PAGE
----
Vol. 7, No. 6
~ Page 12 ~
How do we know that the sixty-six books that make up our Bible are the only writings that should be included in Holy Scripture? Do the Apocrypha, the Gnostic Gospels, the Gospels of Thomas or Barnabas belong in the canon? Why should these books not be included in the Bible? The answer to these questions lies in the concept of canonicity. The English word "canon" comes from Hebrew and Greek words both of which mean, "a measuring rod." This signifies that there is a standard that must be met by all books that make up the Bible. There are several inadequate views of what the standard for canonicity should have been, such as the age of the writing, its agreement with the Torah, if written in Hebrew or its religious value. But each of these criterions is reached by making a common mistake, which is, they confuse God's determination of what Scripture is with man's recognition of what it is. In the final analysis, whatever the Holy Spirit moved a servant of God to write is inspired and belongs in the canon, and whatever is the mere writing of man does not!
There are several crucial questions that have been asked by scholars in the church in determining which books are to be accepted as canonical. The first and most basic is, "Was the book(s) written by a recognized prophet of God?" Deuteronomy 18:18 tells us that only a prophet of God will speak the Word of God. And we know that by observing what he has to say, and if it comes to pass, we recognize him as a prophet of God and fear him. If it does not come to pass, we simply ignore that self-proclaimed prophet. God revealed himself in times past by the prophets, but in the Christian era he revealed himself through his Son and those chosen by the Son to serve as preachers and writers of the Gospel.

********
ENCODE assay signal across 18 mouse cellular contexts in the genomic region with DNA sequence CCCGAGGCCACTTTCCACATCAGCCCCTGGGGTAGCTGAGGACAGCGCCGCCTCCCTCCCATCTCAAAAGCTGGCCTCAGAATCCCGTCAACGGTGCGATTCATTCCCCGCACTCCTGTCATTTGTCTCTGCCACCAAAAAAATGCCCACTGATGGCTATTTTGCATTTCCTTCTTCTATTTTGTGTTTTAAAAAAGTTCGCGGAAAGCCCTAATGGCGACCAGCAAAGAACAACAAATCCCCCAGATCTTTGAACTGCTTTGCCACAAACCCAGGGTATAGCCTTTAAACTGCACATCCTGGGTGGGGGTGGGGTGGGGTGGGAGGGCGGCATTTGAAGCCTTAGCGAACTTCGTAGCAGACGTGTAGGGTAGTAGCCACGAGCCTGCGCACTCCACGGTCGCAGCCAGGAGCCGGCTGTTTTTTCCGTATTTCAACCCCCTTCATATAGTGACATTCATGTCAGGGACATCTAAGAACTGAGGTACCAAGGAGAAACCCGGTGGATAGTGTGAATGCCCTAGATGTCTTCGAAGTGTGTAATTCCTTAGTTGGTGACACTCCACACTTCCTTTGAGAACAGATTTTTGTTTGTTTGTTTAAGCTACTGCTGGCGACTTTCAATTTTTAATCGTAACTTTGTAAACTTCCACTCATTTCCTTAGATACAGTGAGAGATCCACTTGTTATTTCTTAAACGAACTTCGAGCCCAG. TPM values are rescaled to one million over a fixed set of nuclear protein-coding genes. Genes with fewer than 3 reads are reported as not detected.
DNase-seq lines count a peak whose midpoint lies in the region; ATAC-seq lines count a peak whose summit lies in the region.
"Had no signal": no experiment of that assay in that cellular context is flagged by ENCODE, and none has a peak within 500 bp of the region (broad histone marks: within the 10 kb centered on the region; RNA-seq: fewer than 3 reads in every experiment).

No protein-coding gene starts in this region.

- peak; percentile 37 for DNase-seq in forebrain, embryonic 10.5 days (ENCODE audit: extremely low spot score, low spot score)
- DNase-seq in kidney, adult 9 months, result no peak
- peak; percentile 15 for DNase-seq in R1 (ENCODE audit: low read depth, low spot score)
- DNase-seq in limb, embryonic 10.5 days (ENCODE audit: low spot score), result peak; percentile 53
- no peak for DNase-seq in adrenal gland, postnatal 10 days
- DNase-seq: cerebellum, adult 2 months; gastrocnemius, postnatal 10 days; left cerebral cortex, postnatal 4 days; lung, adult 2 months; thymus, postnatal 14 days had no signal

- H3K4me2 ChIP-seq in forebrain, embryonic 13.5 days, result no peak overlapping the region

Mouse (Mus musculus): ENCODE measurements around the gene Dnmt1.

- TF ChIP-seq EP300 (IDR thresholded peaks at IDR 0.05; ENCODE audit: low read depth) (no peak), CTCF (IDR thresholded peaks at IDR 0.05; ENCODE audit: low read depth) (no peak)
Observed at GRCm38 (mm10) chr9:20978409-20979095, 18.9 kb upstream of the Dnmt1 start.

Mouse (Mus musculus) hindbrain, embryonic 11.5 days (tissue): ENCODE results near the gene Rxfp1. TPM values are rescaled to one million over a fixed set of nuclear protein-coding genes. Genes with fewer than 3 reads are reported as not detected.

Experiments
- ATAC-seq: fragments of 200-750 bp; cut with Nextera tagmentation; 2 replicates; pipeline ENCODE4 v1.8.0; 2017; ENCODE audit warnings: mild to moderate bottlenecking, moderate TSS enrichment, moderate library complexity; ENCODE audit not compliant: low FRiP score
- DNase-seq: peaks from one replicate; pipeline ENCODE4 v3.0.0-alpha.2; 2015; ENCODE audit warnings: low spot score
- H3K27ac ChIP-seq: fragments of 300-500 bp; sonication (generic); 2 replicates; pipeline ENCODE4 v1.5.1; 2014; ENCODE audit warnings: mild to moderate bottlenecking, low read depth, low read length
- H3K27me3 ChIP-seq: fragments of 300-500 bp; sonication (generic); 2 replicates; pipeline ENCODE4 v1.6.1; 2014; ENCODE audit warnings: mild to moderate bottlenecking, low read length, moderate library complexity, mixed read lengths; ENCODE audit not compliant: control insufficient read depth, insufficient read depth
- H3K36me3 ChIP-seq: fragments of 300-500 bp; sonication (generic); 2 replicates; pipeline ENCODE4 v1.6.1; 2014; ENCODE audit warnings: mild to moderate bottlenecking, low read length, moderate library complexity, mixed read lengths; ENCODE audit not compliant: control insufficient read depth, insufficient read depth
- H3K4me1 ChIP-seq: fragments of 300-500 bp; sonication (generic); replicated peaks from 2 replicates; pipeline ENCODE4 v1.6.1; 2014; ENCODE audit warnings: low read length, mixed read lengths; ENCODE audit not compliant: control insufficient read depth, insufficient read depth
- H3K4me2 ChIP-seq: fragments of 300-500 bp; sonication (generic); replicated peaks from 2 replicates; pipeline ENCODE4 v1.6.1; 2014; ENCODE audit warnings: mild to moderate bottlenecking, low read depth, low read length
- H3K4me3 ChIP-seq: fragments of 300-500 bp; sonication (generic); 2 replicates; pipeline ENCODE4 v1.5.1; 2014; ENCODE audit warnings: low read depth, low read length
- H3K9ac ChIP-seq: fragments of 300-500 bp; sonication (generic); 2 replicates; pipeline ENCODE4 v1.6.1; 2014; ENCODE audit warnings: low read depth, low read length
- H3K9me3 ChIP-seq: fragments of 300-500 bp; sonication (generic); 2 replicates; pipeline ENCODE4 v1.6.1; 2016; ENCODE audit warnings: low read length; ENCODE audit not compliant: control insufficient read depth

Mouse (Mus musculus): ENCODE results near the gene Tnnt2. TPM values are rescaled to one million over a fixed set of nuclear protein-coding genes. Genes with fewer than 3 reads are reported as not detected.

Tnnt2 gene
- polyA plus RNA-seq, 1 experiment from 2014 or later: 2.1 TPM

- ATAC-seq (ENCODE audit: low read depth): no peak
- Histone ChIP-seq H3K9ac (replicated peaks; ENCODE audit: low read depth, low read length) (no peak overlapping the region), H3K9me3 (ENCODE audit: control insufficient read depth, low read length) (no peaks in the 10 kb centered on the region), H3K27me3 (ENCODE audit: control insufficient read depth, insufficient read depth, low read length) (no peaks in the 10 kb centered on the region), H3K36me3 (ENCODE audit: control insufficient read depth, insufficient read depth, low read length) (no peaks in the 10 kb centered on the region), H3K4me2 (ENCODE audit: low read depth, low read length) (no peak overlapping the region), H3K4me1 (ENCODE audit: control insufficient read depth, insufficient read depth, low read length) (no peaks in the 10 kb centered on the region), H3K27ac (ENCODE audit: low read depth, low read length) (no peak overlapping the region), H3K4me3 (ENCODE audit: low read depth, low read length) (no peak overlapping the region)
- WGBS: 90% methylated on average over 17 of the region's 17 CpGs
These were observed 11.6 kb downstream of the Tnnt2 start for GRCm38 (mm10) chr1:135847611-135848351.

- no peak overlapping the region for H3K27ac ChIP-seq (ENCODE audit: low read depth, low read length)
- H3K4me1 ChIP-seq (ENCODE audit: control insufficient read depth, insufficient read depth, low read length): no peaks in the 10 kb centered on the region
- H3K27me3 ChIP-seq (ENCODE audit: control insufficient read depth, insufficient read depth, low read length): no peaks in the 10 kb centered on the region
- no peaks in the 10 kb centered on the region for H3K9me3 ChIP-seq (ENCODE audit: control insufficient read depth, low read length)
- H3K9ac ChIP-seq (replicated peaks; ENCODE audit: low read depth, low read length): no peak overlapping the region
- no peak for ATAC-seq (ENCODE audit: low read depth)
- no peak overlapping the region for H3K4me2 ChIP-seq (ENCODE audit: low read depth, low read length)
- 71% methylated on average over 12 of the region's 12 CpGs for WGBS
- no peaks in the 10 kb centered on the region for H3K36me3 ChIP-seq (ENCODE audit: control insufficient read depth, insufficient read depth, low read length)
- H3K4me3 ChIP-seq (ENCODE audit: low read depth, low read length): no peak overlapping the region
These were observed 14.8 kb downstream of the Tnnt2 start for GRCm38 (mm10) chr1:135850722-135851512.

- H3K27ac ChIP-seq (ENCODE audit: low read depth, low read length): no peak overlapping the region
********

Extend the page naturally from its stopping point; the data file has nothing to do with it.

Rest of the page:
The second question is, "Was his message confirmed by acts of God?" We are told in such places as Mark 16:20; Hebrews 2:3-4 that God confirmed the teaching of his chosen men with signs and miracles. God has always confirmed the messages of his true prophets. Moses had his rod that turned into a serpent and back to a rod, as well as many other miracles. Jesus performed all manner of miracles, and finally resurrected from the dead to prove his right to speak the Word of God. The apostles were given the gifts of the Holy Spirit with which they duplicated many, if not all, of the miracles of Jesus, thus proving their right to speak God's Word. Many of the prophets lived to see the fulfillment of their prophecies that would confirm the truthfulness of what they said.
The third question is, "Does it tell the truth about God?" Paul said that even if he, the other apostles, or an angel from heaven preached a Gospel that was not in harmony with what already had been preached, that person was anathema (Galatians 1:6-9). What the New Testament apostles, prophets and evangelists taught had to stand in full agreement with all earlier revelation on that subject. This kept false prophets from slipping their works into the Bible.
The fourth question is, "Does the writing evidence the transforming power of God?" Does it demonstrate that it is living and active and sharper than any two-edged sword (Hebrews 4:12) by transforming the lives of those who come to know it (Romans 12:1-2)? Paul said the Gospel is the power of God to save (Romans 1:16). It must demonstrate that power.
Finally, "Is it accepted by the people of God?" Do those who know most about all the rest of the Scripture accept a particular book as being in harmony with all the rest, as did the people of Thessalonica, for example (1 Thessalonians 2:13)? Does it appropriately quote other Bible books? The Old Testament prophets studied one another (Daniel 9:2), and so did the New Testament writers (2 Peter 3:14-18). These, briefly stated, are the tests for the canonicity of the books of the Bible.